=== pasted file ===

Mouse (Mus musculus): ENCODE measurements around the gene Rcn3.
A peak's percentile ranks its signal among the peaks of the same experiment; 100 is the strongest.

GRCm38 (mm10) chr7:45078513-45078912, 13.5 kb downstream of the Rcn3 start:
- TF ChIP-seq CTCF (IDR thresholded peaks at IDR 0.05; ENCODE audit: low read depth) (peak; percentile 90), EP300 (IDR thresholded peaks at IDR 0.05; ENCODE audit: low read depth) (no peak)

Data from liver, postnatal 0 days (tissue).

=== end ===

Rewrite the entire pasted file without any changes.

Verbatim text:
Mouse (Mus musculus): ENCODE measurements around the gene Rcn3.
A peak's percentile ranks its signal among the peaks of the same experiment; 100 is the strongest.

GRCm38 (mm10) chr7:45078513-45078912, 13.5 kb downstream of the Rcn3 start:
- TF ChIP-seq CTCF (IDR thresholded peaks at IDR 0.05; ENCODE audit: low read depth) (peak; percentile 90), EP300 (IDR thresholded peaks at IDR 0.05; ENCODE audit: low read depth) (no peak)

Data from liver, postnatal 0 days (tissue).